The Silent Social Feed: Creating Video in an “Audio Optional” World

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If you’re not building mobile-first videos because you can’t stomach the additional production dollars, you’re doing the same thing users are doing in their feeds—not listening. In fact, 85% of Facebook video is watched without sound.

And with video consumption on the rise across all social platforms, mastering the ability to create video that works with or without sound is key to success in the feed. Instagram’s video consumption has increased by 40% in the past 6 months, and Facebook is reporting that the shift to video consumption is bigger than our shift from desktop to mobile. Pause and take that in.

Yes, you’re probably feeling a little overwhelmed. “We didn’t budget for this!” you’re thinking. Unfortunately, the data makes it even clearer that stuffing your :30 and :60 minute TV cuts into a pair of social skinny jeans isn’t the way forward. It’s time to learn how to live in an “audio optional” world.

To succeed in our already inundated feeds, follow these seven best practices for social video:

1. DON’T BET ON CAPTION FUNCTIONALITY

Because of auto-play functionality, videos are mostly consumed with the sound off, so creating videos that make sense to users without sound is imperative to not only capturing their attention to watch the entire video, but also to ensuring recall. You might argue that Facebook has a nifty new caption functionality within its platform, but those captions aren’t always accurate and there’s no creative control over the text placement. Additionally, other networks (namely Twitter and Snapchat) don’t have this capability.

2. THE SHORTER THE BETTER

Focus on stories that can be told very quickly. If you’re working from a TV spot, think about your spot in vignettes. Are there parts that can be told more quickly, or segments that can be removed, leaving the story intact?

3. DON’T BURY THE LEAD

In social, keeping your video’s point a mystery for too long will hurt you. People just won’t watch. I’m not saying you have to give away the whole ice cream truck, but you do need to give out some free cones in the form of some type of action or expected result. Often brands will put the end result in the first 3 seconds (the time that’s needed to count as a view), include some sort of title card, and then work back up to the end in the meat of the video. Additionally, videos that feature people in its opening moments generally drive more qualified video views (meaning users who are actually interested in the content, who watch through to the end). However you decide to approach it, the video’s focus should be clear in the first few seconds, otherwise you’ll lose the user.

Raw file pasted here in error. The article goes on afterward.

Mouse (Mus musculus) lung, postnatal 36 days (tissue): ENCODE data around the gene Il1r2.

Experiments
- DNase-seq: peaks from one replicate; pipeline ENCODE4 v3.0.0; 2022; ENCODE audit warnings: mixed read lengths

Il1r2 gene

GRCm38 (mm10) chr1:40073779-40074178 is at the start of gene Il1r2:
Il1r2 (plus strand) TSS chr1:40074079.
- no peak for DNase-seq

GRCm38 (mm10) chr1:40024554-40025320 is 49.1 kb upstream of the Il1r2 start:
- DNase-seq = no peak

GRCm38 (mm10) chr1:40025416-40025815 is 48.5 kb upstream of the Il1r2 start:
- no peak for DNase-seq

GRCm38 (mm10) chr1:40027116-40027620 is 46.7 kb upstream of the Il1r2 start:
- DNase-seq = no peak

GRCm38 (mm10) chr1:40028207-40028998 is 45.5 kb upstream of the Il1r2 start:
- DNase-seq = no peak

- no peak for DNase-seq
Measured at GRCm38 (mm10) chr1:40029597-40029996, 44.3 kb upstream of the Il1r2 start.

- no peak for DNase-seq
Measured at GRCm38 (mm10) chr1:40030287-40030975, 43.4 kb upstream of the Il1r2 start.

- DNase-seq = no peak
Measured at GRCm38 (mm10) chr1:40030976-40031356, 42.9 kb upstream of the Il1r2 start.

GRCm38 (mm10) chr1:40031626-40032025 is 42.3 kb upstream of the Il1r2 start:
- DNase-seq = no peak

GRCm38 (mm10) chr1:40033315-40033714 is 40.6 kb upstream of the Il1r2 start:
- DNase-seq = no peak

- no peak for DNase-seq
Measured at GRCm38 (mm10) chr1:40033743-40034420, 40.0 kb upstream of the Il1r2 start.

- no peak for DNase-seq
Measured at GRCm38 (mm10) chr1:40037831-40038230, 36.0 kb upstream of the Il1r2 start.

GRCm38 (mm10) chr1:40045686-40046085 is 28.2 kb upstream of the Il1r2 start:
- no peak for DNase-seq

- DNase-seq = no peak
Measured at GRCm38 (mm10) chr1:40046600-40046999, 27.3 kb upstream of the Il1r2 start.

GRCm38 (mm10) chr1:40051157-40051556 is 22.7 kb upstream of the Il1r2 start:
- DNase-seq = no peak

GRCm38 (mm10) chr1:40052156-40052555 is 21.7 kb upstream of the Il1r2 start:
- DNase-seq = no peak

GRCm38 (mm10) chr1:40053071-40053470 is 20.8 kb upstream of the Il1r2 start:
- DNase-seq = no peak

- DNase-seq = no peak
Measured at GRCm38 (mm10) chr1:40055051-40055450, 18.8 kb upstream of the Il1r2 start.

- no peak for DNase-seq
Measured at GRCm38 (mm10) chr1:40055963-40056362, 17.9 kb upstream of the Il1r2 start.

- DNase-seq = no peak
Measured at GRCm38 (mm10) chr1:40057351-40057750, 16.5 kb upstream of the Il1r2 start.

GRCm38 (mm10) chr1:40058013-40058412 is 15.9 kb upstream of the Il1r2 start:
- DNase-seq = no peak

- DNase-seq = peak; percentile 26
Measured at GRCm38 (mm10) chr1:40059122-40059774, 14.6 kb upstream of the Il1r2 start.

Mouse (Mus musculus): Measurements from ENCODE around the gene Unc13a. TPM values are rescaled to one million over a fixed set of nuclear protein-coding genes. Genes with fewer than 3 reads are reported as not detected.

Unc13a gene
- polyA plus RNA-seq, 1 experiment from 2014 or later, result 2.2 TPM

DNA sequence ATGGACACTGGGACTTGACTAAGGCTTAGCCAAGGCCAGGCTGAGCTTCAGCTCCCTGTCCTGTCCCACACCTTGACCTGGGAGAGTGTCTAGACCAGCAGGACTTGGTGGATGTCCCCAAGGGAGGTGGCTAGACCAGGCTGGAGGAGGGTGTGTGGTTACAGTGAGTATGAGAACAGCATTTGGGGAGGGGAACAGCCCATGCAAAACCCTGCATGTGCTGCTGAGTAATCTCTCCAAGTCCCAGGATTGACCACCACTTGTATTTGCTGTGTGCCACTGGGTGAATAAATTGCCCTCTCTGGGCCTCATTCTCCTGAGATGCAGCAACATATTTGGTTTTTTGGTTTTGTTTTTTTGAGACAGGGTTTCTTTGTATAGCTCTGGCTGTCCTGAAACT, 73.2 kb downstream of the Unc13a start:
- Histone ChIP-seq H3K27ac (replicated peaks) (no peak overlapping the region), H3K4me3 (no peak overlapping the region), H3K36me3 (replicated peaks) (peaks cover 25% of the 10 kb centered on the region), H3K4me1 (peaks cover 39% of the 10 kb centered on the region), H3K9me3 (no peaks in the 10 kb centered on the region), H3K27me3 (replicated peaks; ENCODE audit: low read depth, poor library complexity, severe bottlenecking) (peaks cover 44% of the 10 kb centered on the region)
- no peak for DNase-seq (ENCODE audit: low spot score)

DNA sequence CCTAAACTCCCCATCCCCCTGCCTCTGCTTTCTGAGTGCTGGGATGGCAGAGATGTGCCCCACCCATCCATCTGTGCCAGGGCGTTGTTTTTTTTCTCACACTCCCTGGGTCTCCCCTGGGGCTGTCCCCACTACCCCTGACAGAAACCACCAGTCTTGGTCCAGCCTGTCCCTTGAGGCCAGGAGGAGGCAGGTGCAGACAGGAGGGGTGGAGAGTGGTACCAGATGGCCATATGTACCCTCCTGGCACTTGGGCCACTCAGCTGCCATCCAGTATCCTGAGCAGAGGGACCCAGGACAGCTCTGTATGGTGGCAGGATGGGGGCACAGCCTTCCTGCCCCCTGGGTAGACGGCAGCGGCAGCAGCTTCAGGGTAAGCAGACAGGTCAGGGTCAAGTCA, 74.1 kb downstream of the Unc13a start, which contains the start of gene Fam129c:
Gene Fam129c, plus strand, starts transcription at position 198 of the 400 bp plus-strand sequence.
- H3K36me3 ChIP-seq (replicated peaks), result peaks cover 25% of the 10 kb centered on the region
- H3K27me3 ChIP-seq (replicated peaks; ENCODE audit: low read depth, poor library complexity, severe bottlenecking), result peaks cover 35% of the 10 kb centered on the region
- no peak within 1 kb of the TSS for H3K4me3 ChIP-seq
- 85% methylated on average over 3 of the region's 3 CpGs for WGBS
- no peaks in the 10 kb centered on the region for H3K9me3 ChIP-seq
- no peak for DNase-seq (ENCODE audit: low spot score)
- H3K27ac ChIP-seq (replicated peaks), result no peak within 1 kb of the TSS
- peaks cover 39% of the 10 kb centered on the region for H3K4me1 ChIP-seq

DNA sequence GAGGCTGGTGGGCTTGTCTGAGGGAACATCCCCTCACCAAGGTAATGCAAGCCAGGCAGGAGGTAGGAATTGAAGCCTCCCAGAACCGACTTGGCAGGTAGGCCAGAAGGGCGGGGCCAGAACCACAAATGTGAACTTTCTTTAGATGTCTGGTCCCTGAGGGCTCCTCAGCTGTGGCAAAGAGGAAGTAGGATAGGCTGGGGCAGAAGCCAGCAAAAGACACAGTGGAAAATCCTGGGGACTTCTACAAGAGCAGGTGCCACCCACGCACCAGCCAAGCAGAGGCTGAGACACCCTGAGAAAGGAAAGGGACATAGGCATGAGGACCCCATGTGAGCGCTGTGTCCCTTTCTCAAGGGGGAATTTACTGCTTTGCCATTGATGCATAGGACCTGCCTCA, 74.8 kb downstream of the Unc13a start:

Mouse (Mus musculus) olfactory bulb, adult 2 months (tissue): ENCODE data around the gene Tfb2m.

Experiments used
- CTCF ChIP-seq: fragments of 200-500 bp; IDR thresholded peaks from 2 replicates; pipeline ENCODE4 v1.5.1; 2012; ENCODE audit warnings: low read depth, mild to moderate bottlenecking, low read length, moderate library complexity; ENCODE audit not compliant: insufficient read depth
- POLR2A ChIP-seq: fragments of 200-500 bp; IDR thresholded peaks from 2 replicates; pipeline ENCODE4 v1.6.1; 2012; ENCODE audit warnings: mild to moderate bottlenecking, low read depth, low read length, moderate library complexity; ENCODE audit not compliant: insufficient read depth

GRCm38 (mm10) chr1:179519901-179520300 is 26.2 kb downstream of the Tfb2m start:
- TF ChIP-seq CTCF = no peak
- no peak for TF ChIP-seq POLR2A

4. ACTION, THEN BRAND

Your brand doesn’t need to be front and center throughout the entire video. But, if you’re running any kind of brand awareness study alongside your creative, you’ll want to make sure that, no matter what, you include your brand within the first 3 seconds. That counts as a view, so it’s either that or #forgetaboutit. Again, you don’t need to create an overlay (though you can), but you could subtly place your product, or insert “XYZBRAND presents”, but make sure it’s in the beginning of your video. Obviously, it’s better to start with some sort of action to capture the user, so if you can get your brand in there, great. If not, add that title frame in there before the 2.5-second mark and you’re golden.

5. CREATE CLEAR STORY ARCS

One caveat. No matter how you reveal the focus of your video, storytelling always wins. Videos with clear story arcs (e.g. a beginning, middle and an end), are more memorable and according to Twitter, drive lifts in purchase intent. So if you’re working with longer form video (meaning 1-minute plus), think of ways to first capture the user and then build a story that maps to the storytelling arc you learned in 3rd grade.

6. TEXT OVERLAYS

Okay, you don’t need to go as far as captions for your videos, but there are definitely creative ways you can incorporate text overlays into your videos to help move the story along more quickly and in an engaging way. Take this Wrigley’s ad for example.

Here’s the TV ad:

Here’s the Facebook ad:

 

facebook wrigley 1

 

facebook wrigley 2facebook wrigley 3

facebook wrigley 4

 

 

 

 

 

Though we don’t have the entire video playing here, you can see that they’ve taken the same concept from the TV ad and shortened it significantly and added the “Will he dare? Skinny Dip” text overlay, to give a better idea of what the user is viewing. It also does a great job of getting the branding in early!